Harbourfront’s Breathtaking: Constructed Landscapes exhibition questioned the role of architecture in experiencing the natural world. Lenticular Curtain was our response – a moving and inhabitable architectural construction of a landscape. We wanted to explore a fusion of architecture and landscape that obliterates the threshold between the two, creating an immersive and surprising experience that infuses, inhabits, and amplifies the landscape.
The forest feels like a solid object, but then moves gently as visitors walk around it, casting multiple shadows on the floor. To enter it, you walk into the forest from anywhere on the outside, parting the trees like a bead curtain. The strips easily move aside, but with their weighted bottoms, they quickly return to position to maintain the integrity and surprise of the interior experience. Inside, a fabric wrapped log bench invites visitors to sit, positioning them accurately to the horizon that seems to stretch to infinity. The lenticular effect here is especially pronounced – so immersive that some people almost felt vertigo from the visual sense of depth. From the outside you could hear exclamations of surprise, drawing others in for the experience. The installation was not simply a constructed landscape object – it was a pair of spaces, demanding exploration by the viewer.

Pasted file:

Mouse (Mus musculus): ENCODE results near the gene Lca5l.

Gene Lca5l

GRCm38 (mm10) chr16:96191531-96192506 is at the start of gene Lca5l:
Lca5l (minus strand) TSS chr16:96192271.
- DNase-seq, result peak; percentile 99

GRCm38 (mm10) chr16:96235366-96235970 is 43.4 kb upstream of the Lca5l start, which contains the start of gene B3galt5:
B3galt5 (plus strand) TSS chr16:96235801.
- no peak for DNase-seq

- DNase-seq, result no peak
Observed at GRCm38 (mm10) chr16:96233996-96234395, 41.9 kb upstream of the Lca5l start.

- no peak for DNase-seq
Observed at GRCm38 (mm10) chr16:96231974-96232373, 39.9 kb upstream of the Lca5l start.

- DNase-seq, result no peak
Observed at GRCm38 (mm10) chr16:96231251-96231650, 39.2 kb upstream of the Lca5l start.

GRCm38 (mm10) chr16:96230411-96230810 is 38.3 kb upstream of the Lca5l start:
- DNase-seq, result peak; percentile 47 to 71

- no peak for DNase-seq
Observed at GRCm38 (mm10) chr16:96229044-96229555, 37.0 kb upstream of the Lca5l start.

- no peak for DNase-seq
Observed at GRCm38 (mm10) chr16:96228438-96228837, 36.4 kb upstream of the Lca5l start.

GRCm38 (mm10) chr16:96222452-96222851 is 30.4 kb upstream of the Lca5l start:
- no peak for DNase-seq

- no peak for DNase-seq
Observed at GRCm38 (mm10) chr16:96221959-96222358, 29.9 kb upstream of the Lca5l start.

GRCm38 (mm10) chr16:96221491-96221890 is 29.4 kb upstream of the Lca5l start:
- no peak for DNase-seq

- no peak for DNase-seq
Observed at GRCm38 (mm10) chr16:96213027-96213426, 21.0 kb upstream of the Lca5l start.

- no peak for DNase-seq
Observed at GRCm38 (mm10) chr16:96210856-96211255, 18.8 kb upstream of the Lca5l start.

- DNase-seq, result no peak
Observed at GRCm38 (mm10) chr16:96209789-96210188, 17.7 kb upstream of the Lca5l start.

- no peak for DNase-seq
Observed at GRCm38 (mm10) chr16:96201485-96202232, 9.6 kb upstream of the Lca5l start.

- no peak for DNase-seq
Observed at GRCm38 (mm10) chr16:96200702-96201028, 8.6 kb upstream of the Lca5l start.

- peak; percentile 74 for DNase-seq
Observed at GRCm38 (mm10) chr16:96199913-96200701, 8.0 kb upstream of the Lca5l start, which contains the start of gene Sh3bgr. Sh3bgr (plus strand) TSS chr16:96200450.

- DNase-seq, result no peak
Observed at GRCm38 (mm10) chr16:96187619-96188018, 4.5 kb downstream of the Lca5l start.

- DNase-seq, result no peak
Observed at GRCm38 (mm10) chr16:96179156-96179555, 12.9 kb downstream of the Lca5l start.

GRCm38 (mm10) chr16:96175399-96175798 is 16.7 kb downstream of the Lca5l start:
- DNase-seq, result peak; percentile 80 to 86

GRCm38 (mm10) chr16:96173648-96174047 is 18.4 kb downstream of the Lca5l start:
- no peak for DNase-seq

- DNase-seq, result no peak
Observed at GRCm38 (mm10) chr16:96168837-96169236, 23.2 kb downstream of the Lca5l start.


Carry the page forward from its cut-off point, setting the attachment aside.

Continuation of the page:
Lenticular Curtain was remounted at the University of Texas at Austin in October 2013 as part of the CURTAINS conference.